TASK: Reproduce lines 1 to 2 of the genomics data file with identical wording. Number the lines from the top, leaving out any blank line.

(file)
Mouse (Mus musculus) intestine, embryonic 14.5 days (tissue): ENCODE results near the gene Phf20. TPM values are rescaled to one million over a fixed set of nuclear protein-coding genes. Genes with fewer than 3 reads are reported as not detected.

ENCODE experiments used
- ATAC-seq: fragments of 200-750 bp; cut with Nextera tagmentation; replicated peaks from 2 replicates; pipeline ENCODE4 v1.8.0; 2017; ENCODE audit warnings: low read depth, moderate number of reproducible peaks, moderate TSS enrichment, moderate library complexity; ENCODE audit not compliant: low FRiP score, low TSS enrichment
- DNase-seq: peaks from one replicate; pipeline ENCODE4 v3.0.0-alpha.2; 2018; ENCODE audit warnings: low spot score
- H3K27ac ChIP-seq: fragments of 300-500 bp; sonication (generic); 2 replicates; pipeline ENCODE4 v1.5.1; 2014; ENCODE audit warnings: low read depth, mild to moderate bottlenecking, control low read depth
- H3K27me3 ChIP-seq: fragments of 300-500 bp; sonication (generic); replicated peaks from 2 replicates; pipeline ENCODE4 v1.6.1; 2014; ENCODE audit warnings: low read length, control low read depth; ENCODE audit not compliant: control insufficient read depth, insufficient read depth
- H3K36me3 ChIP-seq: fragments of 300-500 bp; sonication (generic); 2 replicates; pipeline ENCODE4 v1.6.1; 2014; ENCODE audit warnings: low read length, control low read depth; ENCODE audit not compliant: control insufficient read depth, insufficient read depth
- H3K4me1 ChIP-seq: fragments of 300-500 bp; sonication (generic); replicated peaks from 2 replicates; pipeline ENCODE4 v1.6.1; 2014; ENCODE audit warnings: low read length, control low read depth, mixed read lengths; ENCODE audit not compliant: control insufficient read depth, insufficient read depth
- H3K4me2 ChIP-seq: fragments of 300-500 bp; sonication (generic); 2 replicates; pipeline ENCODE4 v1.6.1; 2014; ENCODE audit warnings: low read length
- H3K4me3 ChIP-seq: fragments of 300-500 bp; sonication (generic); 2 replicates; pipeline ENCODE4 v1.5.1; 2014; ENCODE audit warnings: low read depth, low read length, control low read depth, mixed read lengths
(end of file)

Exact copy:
Mouse (Mus musculus) intestine, embryonic 14.5 days (tissue): ENCODE results near the gene Phf20. TPM values are rescaled to one million over a fixed set of nuclear protein-coding genes. Genes with fewer than 3 reads are reported as not detected.

ENCODE experiments used